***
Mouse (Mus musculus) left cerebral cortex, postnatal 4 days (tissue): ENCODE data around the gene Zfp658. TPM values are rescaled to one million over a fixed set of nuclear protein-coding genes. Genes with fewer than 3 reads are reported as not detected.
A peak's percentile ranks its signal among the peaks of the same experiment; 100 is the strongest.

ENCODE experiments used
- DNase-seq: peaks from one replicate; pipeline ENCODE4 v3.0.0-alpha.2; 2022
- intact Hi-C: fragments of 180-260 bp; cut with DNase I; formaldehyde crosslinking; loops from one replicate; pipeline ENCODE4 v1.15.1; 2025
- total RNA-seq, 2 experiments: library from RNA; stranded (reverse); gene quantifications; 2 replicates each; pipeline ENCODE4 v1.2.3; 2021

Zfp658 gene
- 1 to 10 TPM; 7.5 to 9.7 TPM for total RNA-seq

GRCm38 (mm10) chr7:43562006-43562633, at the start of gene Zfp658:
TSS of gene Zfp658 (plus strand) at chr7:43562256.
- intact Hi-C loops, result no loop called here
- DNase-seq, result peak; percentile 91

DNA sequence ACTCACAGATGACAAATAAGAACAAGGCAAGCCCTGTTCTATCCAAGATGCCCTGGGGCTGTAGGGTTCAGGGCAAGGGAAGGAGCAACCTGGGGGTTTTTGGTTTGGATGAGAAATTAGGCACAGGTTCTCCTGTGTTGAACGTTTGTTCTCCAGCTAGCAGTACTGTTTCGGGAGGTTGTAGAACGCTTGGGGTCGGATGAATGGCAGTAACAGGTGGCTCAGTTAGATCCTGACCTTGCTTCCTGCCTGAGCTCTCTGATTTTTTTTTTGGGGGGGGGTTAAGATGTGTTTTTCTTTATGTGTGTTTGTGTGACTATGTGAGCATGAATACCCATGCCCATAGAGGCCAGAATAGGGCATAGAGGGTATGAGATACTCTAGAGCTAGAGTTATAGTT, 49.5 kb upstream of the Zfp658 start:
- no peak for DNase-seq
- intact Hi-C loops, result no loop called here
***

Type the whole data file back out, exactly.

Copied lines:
Mouse (Mus musculus) left cerebral cortex, postnatal 4 days (tissue): ENCODE data around the gene Zfp658. TPM values are rescaled to one million over a fixed set of nuclear protein-coding genes. Genes with fewer than 3 reads are reported as not detected.
A peak's percentile ranks its signal among the peaks of the same experiment; 100 is the strongest.

ENCODE experiments used
- DNase-seq: peaks from one replicate; pipeline ENCODE4 v3.0.0-alpha.2; 2022
- intact Hi-C: fragments of 180-260 bp; cut with DNase I; formaldehyde crosslinking; loops from one replicate; pipeline ENCODE4 v1.15.1; 2025
- total RNA-seq, 2 experiments: library from RNA; stranded (reverse); gene quantifications; 2 replicates each; pipeline ENCODE4 v1.2.3; 2021

Zfp658 gene
- 1 to 10 TPM; 7.5 to 9.7 TPM for total RNA-seq

GRCm38 (mm10) chr7:43562006-43562633, at the start of gene Zfp658:
TSS of gene Zfp658 (plus strand) at chr7:43562256.
- intact Hi-C loops, result no loop called here
- DNase-seq, result peak; percentile 91

DNA sequence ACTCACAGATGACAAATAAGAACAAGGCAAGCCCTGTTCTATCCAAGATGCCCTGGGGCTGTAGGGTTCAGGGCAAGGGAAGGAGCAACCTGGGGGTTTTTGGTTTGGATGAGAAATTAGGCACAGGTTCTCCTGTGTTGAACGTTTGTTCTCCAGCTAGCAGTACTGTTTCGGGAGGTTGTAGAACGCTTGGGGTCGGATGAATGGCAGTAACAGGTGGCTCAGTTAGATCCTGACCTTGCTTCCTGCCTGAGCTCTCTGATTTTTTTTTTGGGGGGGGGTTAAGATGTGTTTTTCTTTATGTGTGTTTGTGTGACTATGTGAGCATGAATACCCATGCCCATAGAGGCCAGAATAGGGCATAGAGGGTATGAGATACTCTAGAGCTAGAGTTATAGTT, 49.5 kb upstream of the Zfp658 start:
- no peak for DNase-seq
- intact Hi-C loops, result no loop called here